The Austro-Hungarians took their time on deciding how best to exploit the situation, conscious of not rushing into overcommitting themselves. Indeed, the cabinet did not meet again until 7 July. First, they sought the support and approval of their ally, Germany. On 5 July, Wilhelm II sanctioned Germany’s support, often since referred to as Germany’s ‘blank cheque’, then promptly disappeared on his annual cruise around the Norwegian coast. Beyond the Balkans, few people took much notice of the assassination in Sarajevo – the killing of dignitaries was not an uncommon occurrence in that part of the world.
It took almost three weeks but finally, on 23 July, the Austro-Hungarian government sent its ultimatum to Serbia. There is no evidence that the Serbian government was complicit in the assassination, and the Serb prime minister, Nikola Paši´c, may indeed have tried to warn the Austro-Hungarian government. The ultimatum, a list of ten demands, was not designed to be accommodating or in any way conciliatory; they were designed to humiliate the Serbian nation or, if refused, to provide the excuse to declare war. In the words of Britain’s foreign secretary, Sir EdwardGrey, it was the ‘most formidable document ever sent from one nation to another’.
The Serbian government was given forty-eight hours to respond. In the event, the Serbs accepted eight of the ten demands and suggested the remaining two be decided by international tribune. Within thirty minutes of Serbia’s response, the Austrian ambassador to Belgrade returned home, and the Serbian government ordered the mobilization of its army and moved its headquarters out of the capital to the town of Niš, which, until November 1915 and the defeat of Serbia, became the nation’s wartime capital.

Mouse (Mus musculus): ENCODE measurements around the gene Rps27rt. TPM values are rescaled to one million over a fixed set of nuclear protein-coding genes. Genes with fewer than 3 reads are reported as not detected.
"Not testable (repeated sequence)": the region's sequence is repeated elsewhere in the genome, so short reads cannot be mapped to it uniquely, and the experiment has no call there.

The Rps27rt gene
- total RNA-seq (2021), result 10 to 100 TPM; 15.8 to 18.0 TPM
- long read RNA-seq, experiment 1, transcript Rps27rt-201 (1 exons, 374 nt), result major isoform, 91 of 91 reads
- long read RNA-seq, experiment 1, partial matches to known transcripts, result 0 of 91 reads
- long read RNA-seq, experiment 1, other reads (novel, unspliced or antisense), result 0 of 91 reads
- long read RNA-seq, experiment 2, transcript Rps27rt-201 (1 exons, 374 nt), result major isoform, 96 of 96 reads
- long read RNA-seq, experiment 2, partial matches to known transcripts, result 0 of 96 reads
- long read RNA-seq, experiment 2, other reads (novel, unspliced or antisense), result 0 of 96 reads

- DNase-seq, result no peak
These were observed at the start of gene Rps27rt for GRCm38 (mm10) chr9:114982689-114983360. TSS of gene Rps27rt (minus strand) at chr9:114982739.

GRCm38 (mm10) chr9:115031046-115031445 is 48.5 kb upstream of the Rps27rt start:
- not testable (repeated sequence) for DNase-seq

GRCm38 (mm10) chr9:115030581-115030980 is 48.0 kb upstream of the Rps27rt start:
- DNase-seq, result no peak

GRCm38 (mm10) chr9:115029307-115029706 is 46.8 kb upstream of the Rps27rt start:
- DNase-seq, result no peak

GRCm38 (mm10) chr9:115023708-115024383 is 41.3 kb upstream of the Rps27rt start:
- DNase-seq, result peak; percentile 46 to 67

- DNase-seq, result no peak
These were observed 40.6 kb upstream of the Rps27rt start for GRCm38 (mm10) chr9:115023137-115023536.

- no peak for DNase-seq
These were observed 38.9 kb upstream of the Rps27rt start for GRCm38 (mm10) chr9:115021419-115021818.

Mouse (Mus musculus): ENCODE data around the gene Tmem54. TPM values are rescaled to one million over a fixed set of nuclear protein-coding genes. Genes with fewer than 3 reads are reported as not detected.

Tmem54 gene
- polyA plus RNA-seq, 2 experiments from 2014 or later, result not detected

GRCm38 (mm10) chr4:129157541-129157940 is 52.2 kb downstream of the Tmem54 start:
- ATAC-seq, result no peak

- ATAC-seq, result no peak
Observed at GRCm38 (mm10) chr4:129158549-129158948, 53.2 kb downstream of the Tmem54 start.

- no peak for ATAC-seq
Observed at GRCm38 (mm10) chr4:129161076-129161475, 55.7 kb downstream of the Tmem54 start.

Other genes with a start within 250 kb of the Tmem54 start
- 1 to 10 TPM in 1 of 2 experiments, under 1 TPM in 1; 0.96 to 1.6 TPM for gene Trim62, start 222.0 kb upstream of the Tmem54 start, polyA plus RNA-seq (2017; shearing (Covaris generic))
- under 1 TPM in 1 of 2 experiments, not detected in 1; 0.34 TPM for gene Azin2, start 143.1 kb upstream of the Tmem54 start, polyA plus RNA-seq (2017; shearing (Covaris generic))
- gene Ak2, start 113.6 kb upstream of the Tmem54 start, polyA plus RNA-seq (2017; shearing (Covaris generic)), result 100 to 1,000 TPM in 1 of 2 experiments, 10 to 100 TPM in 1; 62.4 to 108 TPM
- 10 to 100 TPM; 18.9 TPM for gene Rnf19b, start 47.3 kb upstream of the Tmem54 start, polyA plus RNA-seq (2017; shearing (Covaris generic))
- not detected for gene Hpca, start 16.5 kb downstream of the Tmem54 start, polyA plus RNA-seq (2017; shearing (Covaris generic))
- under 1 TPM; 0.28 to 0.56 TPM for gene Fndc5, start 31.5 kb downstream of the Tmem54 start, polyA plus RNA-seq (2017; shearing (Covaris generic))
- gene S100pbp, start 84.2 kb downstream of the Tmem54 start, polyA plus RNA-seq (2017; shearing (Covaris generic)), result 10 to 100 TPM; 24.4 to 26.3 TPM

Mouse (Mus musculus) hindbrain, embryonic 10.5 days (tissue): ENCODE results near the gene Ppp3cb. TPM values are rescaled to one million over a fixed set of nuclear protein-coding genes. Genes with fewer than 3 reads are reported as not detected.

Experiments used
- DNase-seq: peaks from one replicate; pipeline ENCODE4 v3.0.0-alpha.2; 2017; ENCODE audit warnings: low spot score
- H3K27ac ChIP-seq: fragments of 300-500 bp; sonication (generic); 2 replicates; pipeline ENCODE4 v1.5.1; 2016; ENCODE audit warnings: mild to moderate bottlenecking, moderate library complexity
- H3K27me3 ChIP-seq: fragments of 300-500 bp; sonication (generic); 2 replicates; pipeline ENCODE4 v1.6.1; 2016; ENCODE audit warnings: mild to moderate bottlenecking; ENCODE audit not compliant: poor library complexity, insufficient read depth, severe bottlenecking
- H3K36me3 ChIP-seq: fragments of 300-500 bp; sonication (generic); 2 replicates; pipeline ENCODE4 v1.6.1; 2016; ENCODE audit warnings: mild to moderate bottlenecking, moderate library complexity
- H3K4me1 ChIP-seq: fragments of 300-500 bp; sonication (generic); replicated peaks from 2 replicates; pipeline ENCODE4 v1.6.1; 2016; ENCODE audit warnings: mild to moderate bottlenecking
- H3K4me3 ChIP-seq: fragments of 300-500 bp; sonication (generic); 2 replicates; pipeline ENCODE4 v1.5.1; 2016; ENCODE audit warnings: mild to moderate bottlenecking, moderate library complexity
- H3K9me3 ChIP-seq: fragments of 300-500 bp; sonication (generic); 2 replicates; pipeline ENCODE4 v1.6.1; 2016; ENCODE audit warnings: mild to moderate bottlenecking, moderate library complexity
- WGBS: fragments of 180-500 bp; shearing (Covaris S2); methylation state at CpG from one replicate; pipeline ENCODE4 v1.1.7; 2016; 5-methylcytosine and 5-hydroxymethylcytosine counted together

On 27 July, Britain proposed a four-nation conference – with Britain, Germany, France and Italy – to find a solution to the unfolding crisis and the means to prevent its escalation. Germany spurned the offer. But not all was lost – on the same day, the Kaiser, uncharacteristically, declared, ‘We are not at war yet, and if I can, I shall prevent it.’
The following day, 28 July, the Kaiser returned to Berlin from his Norwegian cruise and, on reading Serbia’s reply, was delighted with their positive response, writing: ‘A brilliant solution – and in just 48 hours! This is more than could have been expected. A great moral victory for Vienna; but, with it, every reason for war is removed.’ But it was too late. Although more reasonable than was expected, Serbia’s response was not acceptable to the belligerent Austro-Hungarians. At the same time as the Kaiser was writing his optimistic response, Austria-Hungary declared war on Serbia. (The Serbian chief-of-staff, Radomir Putnik, happened to be in Budapest that day and was detained. Emperor Franz Josef, in an act of chivalry, ordered Putnik’s immediate release and safe passage back home.)
Events now moved quickly as the alliances and promises of the previous three decades and beyond fell into place. On 29 July, the first Austro-Hungarian shells started falling on Belgrade. The Serbian government looked to Russia, the self-appointed protector of all Slavs. The Russian leadership, which felt it had failed to support Serbia during the Balkan Wars, knew it had to offer its backing now or risk losing all influence in the Balkans. Hence, Russia heeded Serbia’s call and on 31 July began to fully mobilize its armies claiming it could not ‘remain indifferent’ to Serbia’s plight.